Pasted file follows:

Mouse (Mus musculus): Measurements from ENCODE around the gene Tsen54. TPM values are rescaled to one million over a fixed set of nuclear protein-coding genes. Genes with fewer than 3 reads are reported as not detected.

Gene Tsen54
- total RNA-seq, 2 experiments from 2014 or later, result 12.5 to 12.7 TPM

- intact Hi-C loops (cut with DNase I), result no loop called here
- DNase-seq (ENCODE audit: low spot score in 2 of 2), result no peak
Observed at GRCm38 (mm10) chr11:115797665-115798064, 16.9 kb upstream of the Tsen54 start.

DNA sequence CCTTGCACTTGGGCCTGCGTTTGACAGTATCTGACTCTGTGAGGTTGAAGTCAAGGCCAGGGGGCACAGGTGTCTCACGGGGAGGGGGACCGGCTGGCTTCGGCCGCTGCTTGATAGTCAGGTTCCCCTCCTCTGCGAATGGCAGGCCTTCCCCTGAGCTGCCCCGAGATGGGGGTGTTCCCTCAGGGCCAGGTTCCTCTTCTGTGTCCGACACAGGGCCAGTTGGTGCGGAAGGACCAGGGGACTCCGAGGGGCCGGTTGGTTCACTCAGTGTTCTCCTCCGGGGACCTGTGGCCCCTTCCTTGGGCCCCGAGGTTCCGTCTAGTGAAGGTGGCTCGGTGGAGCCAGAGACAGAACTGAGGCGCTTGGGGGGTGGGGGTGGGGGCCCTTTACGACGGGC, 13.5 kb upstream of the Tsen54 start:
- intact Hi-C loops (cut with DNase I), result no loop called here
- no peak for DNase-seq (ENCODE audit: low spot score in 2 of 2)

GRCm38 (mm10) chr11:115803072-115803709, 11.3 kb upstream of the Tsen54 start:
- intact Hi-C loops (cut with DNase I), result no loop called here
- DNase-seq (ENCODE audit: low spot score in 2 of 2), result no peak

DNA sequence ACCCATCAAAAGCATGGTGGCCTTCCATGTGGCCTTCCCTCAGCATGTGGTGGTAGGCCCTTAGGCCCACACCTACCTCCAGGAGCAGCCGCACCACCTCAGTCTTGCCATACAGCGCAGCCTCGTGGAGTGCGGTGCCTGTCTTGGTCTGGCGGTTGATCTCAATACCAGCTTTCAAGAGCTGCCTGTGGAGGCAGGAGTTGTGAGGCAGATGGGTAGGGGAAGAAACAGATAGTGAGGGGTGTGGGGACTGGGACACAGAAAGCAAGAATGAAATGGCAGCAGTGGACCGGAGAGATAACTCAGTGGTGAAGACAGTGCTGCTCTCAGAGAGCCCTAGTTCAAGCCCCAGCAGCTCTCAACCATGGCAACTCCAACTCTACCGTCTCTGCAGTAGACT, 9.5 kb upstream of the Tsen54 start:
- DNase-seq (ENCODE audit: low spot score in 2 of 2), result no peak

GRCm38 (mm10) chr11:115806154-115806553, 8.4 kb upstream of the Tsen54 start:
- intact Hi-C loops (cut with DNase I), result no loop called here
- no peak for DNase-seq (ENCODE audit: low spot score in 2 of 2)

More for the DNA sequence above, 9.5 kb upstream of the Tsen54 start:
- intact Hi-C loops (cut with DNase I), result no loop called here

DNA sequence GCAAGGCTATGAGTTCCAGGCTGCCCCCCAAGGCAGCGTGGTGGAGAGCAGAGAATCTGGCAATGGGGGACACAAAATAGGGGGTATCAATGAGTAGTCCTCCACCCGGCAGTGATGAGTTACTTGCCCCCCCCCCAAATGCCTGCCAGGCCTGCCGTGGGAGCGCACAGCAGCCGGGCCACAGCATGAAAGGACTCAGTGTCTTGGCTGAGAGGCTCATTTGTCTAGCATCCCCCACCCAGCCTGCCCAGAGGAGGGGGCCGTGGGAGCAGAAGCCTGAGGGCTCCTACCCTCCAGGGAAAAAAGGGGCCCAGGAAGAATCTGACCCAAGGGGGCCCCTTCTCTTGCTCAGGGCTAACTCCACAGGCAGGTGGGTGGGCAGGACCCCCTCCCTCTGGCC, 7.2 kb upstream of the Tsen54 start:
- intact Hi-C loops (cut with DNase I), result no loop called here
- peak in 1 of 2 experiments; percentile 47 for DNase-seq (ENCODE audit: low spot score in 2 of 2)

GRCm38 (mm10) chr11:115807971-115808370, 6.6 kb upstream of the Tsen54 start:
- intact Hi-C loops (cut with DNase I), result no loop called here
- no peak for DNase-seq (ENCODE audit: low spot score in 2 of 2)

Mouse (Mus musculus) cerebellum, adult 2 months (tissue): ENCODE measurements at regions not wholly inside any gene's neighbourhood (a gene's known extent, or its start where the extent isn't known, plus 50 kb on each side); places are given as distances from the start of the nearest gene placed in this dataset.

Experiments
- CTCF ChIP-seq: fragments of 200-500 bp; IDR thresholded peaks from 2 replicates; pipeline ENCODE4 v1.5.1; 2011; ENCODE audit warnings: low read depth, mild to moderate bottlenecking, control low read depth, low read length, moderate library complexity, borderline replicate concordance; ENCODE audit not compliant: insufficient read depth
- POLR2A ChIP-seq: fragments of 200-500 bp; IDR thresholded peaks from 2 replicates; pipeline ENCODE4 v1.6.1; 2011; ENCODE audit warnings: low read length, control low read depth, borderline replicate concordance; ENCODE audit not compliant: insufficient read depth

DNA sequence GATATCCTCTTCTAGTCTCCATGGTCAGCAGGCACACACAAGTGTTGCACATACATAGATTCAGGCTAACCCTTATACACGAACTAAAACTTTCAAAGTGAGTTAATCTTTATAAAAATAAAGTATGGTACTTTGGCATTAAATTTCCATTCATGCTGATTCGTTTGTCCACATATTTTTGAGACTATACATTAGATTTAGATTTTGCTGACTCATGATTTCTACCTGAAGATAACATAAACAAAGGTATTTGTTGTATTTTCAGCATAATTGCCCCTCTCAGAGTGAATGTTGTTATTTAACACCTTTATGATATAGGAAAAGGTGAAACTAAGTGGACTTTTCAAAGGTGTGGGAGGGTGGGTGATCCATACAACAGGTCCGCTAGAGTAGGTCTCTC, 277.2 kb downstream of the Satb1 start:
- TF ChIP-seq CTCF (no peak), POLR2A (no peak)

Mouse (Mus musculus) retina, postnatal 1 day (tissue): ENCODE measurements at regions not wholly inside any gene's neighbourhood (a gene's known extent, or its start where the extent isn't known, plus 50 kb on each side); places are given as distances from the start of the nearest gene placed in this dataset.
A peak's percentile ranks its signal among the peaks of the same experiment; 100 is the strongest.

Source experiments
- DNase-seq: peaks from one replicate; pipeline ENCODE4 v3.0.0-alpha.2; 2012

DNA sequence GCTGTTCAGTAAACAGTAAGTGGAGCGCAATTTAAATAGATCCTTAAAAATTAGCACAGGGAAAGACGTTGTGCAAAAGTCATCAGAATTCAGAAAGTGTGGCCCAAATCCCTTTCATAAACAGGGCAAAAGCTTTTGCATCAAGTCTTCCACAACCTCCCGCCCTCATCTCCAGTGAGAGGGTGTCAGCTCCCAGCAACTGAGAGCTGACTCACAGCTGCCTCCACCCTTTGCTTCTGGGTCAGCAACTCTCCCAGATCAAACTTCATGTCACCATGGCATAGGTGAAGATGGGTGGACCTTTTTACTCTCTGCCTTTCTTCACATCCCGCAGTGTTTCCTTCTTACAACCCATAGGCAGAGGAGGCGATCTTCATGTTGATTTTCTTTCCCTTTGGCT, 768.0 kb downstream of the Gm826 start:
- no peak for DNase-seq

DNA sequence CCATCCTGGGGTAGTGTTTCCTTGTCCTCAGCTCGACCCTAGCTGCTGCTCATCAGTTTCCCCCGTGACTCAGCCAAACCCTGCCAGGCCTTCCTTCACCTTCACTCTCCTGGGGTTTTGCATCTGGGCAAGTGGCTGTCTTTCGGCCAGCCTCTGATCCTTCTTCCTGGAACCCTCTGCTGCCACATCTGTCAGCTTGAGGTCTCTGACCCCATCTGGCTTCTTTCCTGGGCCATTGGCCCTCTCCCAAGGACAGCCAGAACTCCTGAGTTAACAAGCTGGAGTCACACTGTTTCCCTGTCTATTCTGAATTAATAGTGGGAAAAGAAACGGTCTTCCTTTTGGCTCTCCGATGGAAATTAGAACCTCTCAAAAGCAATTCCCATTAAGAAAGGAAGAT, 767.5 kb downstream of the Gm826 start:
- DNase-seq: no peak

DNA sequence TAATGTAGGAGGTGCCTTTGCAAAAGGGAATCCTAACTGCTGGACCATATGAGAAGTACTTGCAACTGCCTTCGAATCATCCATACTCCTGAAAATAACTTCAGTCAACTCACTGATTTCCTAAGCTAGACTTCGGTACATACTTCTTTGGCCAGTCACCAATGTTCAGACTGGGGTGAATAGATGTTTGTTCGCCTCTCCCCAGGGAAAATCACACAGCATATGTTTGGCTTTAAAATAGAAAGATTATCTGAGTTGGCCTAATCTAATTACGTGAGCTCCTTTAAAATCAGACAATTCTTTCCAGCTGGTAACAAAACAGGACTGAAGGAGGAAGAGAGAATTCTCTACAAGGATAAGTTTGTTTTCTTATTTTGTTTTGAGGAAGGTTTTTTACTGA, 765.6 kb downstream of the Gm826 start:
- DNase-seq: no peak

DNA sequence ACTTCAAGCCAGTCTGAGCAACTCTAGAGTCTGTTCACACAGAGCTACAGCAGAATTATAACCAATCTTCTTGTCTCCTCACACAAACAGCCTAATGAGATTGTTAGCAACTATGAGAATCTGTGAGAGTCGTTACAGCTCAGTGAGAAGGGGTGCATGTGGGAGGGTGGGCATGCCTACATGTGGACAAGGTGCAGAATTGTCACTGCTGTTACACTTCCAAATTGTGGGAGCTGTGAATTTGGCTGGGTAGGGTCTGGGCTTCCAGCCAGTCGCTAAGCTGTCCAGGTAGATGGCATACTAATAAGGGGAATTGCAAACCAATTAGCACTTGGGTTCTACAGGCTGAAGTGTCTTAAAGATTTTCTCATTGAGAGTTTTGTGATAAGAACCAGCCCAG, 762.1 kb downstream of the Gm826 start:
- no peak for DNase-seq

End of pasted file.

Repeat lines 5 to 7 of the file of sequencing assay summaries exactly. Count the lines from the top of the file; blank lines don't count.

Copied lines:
- DNase-seq (ENCODE audit: low spot score in 2 of 2), result no peak
Observed at GRCm38 (mm10) chr11:115797665-115798064, 16.9 kb upstream of the Tsen54 start.

DNA sequence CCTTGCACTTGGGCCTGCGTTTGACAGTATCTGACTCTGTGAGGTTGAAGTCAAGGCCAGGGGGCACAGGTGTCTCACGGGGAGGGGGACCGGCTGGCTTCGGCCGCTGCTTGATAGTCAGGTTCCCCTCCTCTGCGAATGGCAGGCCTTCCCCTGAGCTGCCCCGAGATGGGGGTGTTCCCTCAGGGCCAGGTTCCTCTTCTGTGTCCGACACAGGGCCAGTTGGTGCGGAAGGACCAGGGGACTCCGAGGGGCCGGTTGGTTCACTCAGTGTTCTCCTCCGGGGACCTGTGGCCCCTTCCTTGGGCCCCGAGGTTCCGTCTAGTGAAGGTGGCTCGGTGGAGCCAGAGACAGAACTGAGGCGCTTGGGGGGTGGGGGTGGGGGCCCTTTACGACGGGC, 13.5 kb upstream of the Tsen54 start: